But there for the grace of God…

DAY 26 REFLECTION: But there for the grace of God…

The English reformer, John Bradford, was credited for saying, “But there for the grace of God go I” in the middle 1500s. Centuries later, Christians still say similar things. Most are expressions inserted into conversations when well-meaning people don’t know what else to say, such as phrases like “God works in mysterious ways” when visiting hospitals and attending funerals. Statements like these are often attempts to harmonize a world filled with pain and uncertainty and a belief in a sovereign God who controls everything.

Conceptualizing God as a micromanaging being in the sky can cause several problems. In ancient times, it was no doubt easy to describe God in these terms, just as it was easy to believe that the earth was flat, heaven was above, hell was below, and that the sun moved around the Earth as the center of the universe.

We can biblically think about the nature of God in many ways. In John 4:24, Jesus said that God was spirit and that we are to worship in the Spirit and in truth. In 1 John 1:5, God is conceptualized as light, and it is further explained that in him is no darkness. In 1 John 4:15, the Bible says we have come to know and to believe the love that God has for us. Here, God is conceptualized as love, and whoever abides in love abides in God, and God abides in them. 

Even though it’s common for religious leaders to act like they have the definition of God all figured out, it is probably wiser for deconstructing Christians to stop trying to describe the nature of God in words or to think about God physically as a European male, like Michelangelo did. We should also see a big red flag waving when a religious person claims to speak for God and asks people to do something for them in God’s name.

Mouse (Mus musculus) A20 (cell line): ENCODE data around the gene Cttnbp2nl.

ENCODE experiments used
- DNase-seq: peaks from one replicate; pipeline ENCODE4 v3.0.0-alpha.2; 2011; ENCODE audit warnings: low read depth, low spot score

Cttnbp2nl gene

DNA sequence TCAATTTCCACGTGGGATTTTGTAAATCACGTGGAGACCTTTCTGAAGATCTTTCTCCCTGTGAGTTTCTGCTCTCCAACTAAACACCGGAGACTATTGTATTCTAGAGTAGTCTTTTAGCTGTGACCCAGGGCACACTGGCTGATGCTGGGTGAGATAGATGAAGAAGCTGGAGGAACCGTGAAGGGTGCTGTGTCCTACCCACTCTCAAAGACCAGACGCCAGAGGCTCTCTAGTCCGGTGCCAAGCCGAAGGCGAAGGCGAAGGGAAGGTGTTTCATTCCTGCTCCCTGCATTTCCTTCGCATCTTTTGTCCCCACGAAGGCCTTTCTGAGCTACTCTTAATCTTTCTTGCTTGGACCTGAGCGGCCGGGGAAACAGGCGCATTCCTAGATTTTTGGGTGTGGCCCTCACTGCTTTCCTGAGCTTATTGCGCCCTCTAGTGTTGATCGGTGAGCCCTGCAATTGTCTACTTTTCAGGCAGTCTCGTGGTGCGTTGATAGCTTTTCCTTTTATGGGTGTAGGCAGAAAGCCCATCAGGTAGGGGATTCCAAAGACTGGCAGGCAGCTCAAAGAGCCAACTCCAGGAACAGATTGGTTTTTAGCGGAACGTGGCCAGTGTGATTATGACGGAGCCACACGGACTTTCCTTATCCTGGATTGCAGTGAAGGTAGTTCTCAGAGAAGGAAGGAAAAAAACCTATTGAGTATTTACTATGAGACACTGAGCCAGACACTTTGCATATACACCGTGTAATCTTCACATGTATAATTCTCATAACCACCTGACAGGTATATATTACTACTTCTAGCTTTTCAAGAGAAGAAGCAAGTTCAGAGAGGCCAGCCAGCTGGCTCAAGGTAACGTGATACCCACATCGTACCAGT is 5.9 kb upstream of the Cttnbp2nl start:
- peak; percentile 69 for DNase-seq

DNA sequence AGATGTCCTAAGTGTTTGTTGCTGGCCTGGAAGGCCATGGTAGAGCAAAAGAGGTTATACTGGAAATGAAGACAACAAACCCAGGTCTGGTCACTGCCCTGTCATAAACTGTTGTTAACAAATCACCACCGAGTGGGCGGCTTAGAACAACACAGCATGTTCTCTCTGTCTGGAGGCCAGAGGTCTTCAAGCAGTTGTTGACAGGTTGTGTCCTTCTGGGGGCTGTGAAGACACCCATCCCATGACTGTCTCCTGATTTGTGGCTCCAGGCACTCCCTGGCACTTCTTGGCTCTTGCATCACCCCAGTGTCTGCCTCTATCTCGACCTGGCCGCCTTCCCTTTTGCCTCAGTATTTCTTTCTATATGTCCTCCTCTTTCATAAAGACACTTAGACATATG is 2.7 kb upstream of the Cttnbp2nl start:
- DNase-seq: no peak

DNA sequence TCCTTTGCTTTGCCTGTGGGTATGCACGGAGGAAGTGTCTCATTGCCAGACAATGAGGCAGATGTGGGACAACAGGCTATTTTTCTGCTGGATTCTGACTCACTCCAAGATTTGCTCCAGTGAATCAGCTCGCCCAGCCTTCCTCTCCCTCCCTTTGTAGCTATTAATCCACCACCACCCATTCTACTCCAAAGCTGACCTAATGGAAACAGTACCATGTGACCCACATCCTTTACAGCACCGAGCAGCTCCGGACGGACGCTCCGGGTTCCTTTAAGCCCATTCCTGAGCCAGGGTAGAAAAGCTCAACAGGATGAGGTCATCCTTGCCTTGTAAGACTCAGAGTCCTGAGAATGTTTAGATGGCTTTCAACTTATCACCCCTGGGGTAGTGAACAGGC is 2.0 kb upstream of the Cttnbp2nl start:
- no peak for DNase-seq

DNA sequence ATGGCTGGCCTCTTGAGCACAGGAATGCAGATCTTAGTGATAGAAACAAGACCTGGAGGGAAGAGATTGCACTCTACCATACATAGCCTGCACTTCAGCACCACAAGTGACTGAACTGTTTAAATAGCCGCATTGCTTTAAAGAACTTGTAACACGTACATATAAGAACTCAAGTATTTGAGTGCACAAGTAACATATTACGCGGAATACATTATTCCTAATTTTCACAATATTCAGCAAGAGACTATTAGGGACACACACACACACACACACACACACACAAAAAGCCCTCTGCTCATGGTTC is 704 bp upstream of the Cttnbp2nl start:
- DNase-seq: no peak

Conventional Christian dogma seems to get God backwards. Genesis 1:27 says, “God created man in his own image; in the image of God, he created him; male and female he created them.”(63) This infers that humanity is spiritual, not that God is physical.

While several authors of Biblical passages certainly describe God in physical forms, the Bible also says that God is spirit, God is light, and God is love. When tragedies and blessings happen in our lives, conceptualizing God as spirit makes more sense than physical depictions. Life’s circumstances in this sense are not “God things.” God as I Am and spirit, light, and love are not descriptions of a God that is micromanaging our daily lives or picking winners and losers. 

In early biblical times, God was considered too vast to be described in words.  If Christians today need to use a word to describe an undefinable God, then, given Jesus’ greatest commandment, why not try “love?”

63. NKJV